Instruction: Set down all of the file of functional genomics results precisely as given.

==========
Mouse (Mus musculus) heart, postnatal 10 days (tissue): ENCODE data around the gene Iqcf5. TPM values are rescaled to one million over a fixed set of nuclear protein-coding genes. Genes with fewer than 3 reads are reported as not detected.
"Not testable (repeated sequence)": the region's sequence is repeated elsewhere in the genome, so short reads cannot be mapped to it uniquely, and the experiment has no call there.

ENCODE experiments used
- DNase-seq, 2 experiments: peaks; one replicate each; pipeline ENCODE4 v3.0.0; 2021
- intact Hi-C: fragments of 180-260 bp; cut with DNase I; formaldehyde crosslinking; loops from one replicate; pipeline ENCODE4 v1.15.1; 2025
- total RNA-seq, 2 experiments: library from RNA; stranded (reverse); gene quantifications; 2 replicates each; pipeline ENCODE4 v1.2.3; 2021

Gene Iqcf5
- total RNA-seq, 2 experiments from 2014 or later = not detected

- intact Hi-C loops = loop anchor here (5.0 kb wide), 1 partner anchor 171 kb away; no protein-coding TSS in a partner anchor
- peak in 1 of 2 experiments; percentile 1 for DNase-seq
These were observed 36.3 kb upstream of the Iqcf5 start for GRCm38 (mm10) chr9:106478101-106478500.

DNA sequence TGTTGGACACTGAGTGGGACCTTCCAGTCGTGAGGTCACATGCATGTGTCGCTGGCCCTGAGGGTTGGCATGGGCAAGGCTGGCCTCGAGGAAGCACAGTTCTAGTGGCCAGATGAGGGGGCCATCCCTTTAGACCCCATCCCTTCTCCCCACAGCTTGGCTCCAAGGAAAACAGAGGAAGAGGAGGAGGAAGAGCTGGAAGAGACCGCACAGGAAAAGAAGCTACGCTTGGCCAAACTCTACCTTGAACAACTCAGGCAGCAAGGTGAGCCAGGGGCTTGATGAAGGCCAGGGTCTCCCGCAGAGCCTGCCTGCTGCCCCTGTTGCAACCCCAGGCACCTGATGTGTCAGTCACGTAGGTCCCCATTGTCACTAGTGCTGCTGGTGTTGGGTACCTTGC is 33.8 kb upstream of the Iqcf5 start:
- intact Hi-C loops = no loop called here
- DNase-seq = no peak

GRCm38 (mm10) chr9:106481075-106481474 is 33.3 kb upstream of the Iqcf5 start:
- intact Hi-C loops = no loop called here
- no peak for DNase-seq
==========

Mouse (Mus musculus) heart, postnatal 10 days (tissue): ENCODE data around the gene Iqcf5. TPM values are rescaled to one million over a fixed set of nuclear protein-coding genes. Genes with fewer than 3 reads are reported as not detected.
"Not testable (repeated sequence)": the region's sequence is repeated elsewhere in the genome, so short reads cannot be mapped to it uniquely, and the experiment has no call there.

ENCODE experiments used
- DNase-seq, 2 experiments: peaks; one replicate each; pipeline ENCODE4 v3.0.0; 2021
- intact Hi-C: fragments of 180-260 bp; cut with DNase I; formaldehyde crosslinking; loops from one replicate; pipeline ENCODE4 v1.15.1; 2025
- total RNA-seq, 2 experiments: library from RNA; stranded (reverse); gene quantifications; 2 replicates each; pipeline ENCODE4 v1.2.3; 2021

Gene Iqcf5
- total RNA-seq, 2 experiments from 2014 or later = not detected

- intact Hi-C loops = loop anchor here (5.0 kb wide), 1 partner anchor 171 kb away; no protein-coding TSS in a partner anchor
- peak in 1 of 2 experiments; percentile 1 for DNase-seq
These were observed 36.3 kb upstream of the Iqcf5 start for GRCm38 (mm10) chr9:106478101-106478500.

DNA sequence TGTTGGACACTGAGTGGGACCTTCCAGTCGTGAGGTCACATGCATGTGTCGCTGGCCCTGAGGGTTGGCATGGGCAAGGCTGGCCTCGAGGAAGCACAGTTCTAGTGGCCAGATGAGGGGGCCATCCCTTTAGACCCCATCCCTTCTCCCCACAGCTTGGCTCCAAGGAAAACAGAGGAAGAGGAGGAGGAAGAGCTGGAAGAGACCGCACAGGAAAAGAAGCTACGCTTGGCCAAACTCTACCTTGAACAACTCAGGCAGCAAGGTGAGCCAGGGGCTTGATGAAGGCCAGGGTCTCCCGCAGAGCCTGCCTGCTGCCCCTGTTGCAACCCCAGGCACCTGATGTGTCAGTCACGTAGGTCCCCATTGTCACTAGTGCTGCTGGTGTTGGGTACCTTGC is 33.8 kb upstream of the Iqcf5 start:
- intact Hi-C loops = no loop called here
- DNase-seq = no peak

GRCm38 (mm10) chr9:106481075-106481474 is 33.3 kb upstream of the Iqcf5 start:
- intact Hi-C loops = no loop called here
- no peak for DNase-seq